If you’re hiring talent, you’ll still get endless resumes, but there appears to be a growing talent gap for non-labor jobs, so you’re not alone in struggling to find the right candidate.
Economists suspect the jobs market will continue to improve as a whole, but this data does not pertain to every industry.
Gas prices are down, so are gas taxes about to go up?
Do low gas prices mean higher gas taxes are on the way? Budgeting for 2015 just got a bit more complicated, if some politicians have their way.
Gas taxes and your bottom line
Many industries rely heavily on time in their vehicle, not just truck drivers and delivery trucks. Sales professionals hop in their vehicles throughout the day, as do many other types of professionals (service providers like plumbers, and so forth). For that reason, gas prices and taxes are a relevant line item that must be budgeted for 2015, but with politicians making the rounds to push for higher gas taxes, budgeting becomes more complicated.
Gas prices are down roughly 50 cents per gallon compared to a year ago, which some analysts say have contributed to more money in consumers’ pockets. Some believe that this will improve holiday sales, but others believe the timing is just right to increase federal taxes on gas. The current tax on gas is 18.40 cents per gallon, and on diesel are 24.40 cents per gallon.
Supporters and opponents are polar opposites
Supporters argue as follows: gas prices are low, so it won’t hurt to increase federal gas taxes, in fact, those funds must go toward improving our infrastructure, which in the long run, saves Americans money because smoother roads mean better gas mileage and less congestion.
Gas taxes have long been a polarizing concept, and despite lowered gas prices, the controversial nature of the taxes have not diminished.
While some are pushing for complete abolition of federal gas taxes, others, like former Pennsylvania Governor, Ed Rendell (D) tell CNBC, “Say that cost the average driver $130 a year. They would get a return on that investment” in safer roads and increased quality of life, he added.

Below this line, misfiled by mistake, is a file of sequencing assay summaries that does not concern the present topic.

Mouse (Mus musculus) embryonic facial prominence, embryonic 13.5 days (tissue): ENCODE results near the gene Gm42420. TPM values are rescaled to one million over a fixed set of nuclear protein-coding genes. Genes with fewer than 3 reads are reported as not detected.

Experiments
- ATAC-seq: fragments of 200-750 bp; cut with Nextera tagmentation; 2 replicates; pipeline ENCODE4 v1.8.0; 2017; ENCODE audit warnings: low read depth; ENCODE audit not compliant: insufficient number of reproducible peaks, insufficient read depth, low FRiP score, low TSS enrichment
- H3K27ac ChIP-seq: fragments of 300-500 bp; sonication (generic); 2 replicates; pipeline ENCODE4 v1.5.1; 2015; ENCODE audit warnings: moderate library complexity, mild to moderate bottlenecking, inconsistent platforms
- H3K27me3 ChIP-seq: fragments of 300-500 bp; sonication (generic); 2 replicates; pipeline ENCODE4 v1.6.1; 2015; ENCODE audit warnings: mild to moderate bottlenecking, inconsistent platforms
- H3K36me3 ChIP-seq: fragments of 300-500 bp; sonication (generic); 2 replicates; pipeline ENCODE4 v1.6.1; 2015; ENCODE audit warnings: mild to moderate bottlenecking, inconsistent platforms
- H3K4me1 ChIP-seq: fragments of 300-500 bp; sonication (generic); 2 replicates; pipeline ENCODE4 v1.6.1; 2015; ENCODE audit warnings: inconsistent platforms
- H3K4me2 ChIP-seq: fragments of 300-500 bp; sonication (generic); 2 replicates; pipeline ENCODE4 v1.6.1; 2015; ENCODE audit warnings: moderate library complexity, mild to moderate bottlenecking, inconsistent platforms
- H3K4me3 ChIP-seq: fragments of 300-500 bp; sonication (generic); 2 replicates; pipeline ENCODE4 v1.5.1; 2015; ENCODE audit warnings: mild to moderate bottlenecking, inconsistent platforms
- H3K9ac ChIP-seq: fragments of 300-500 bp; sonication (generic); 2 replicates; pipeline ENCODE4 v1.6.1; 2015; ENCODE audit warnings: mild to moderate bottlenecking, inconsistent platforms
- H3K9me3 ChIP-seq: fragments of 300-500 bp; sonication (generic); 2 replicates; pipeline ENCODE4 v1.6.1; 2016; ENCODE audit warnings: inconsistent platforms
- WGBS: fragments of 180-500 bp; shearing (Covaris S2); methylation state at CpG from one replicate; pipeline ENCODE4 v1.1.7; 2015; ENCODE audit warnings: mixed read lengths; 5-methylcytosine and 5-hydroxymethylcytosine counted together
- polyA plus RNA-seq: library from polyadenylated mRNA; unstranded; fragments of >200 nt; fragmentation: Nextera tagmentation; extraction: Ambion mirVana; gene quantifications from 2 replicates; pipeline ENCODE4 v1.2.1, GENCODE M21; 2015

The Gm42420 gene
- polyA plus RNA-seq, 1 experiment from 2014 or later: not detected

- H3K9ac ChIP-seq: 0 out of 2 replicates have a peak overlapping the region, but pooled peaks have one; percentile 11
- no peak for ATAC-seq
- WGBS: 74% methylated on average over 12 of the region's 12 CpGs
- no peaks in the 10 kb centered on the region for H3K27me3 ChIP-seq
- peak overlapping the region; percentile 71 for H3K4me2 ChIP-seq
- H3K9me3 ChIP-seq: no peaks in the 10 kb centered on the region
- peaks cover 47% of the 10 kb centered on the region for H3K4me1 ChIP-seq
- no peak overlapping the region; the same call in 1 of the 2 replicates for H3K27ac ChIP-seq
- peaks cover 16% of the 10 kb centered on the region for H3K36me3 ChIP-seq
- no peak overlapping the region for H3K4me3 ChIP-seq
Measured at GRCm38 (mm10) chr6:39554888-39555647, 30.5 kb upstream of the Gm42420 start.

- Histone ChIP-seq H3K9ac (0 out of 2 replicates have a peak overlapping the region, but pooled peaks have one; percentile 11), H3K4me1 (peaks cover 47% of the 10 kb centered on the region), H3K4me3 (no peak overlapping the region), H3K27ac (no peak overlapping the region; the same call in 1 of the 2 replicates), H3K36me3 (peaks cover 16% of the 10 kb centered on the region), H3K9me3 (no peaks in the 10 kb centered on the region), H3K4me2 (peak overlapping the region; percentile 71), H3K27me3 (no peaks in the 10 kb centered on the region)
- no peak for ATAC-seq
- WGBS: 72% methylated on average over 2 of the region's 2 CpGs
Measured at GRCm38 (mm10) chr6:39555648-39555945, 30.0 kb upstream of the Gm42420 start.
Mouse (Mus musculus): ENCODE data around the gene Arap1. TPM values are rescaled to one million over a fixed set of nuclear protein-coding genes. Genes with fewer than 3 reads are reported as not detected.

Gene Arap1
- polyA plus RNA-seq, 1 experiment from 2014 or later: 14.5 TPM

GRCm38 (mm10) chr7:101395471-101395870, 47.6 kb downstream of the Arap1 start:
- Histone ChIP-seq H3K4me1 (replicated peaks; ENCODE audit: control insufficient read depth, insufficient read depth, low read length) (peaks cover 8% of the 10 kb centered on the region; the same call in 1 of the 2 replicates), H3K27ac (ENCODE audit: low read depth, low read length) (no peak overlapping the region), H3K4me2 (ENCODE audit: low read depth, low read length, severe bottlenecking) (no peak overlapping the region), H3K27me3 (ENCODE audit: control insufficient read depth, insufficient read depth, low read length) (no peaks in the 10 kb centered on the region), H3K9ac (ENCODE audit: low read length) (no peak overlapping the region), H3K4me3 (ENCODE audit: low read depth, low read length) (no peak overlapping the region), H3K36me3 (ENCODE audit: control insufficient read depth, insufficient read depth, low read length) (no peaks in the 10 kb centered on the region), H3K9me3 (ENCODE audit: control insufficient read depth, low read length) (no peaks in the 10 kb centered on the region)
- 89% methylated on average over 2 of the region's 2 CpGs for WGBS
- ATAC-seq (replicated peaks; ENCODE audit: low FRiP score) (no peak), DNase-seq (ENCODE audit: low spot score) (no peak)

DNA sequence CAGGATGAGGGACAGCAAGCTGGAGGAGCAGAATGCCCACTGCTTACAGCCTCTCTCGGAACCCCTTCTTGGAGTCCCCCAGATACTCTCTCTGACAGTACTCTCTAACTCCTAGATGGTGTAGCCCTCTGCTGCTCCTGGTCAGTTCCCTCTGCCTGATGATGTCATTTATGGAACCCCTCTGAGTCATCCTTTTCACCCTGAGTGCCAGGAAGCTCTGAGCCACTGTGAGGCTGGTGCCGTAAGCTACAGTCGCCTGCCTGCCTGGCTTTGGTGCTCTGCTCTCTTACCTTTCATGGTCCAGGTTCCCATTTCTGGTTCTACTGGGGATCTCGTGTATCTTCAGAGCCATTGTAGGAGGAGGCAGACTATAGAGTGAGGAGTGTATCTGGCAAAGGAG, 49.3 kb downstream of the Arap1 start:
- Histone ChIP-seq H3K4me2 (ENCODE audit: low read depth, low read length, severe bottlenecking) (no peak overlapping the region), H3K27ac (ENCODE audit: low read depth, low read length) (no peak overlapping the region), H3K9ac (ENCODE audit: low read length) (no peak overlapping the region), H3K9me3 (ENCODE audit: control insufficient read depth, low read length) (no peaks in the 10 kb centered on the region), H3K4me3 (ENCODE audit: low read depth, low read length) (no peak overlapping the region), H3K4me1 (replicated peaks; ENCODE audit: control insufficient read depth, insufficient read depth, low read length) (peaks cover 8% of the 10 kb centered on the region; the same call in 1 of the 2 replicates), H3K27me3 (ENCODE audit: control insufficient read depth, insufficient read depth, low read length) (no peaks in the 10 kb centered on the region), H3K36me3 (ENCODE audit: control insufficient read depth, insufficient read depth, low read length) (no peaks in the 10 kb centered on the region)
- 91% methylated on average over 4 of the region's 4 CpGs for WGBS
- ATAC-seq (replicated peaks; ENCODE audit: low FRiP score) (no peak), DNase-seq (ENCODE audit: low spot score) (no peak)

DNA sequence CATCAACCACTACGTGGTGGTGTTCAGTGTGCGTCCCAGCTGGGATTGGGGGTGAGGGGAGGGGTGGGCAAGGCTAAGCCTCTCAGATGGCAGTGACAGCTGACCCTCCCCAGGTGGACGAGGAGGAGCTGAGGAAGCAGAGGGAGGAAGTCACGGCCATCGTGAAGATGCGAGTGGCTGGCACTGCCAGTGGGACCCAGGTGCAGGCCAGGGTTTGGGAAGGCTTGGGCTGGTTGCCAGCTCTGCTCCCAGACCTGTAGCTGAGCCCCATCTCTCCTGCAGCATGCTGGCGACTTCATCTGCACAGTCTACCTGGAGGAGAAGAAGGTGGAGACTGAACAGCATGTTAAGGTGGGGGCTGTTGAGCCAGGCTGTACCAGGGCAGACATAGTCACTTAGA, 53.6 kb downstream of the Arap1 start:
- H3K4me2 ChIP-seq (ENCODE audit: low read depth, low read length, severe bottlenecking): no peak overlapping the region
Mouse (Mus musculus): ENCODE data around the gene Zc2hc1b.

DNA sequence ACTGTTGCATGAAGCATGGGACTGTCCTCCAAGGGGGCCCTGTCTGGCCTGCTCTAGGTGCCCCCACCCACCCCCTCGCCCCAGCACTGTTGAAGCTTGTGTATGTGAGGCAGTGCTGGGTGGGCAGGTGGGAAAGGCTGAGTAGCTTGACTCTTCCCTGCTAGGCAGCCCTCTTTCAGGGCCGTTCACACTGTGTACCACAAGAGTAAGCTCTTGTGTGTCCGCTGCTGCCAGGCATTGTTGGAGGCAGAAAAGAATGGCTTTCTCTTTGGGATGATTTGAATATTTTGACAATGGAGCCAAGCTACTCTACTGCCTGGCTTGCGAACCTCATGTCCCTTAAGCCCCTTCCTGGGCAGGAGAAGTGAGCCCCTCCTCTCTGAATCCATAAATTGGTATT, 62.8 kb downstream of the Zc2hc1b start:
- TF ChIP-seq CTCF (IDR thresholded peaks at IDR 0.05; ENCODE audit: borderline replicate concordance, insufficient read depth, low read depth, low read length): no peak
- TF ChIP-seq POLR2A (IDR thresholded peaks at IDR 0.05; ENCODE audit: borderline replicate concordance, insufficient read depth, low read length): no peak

The Washington Post‘s Chris Mooney points out that federal gas taxes have been “stuck” at 18 cents for over 20 years, last raised when gas was barely a dollar a gallon and that the tax must increase not only to improve the infrastructure, but to “green” our behavior, and help our nation find tax reform compromise.
Is a gas tax politically plausible?
Mooney writes, “So, this is not an argument that a gas tax raise is politically plausible — any more than a economically efficient tax on carbon would be. It’s merely a suggestion that — ignoring politics — it might be a pretty good idea.”
Rendell noted, “The World Economic Forum, 10 years ago, rated us the best infrastructure in the world,” adding that we “need to do something for our infrastructure, not in a one or two year period, but over a decade.”
Others would note that this rating has not crumbled in just a few years, that despite many bridges and roads in need of repair, our infrastructure is still superior to even the most civilized nations.
Regardless of the reasons, most believe that Congress won’t touch this issue with a ten-foot pole, especially leading up to another Presidential campaign season starting next year.
“I think it’s too toxic and continues to be too toxic,” Steve LaTourette (the former Republican congressman best known for his close friendship with his fellow Ohioan, Speaker John Boehner) tells The Atlantic. “I see no political will to get this done.”
Whether the time is fortuitous or not, and regardless of the positive side effects, many point to a fear of voters’ retaliation against any politician siding with a gas hike, so this matter going any further than the proposal stage is unlikely.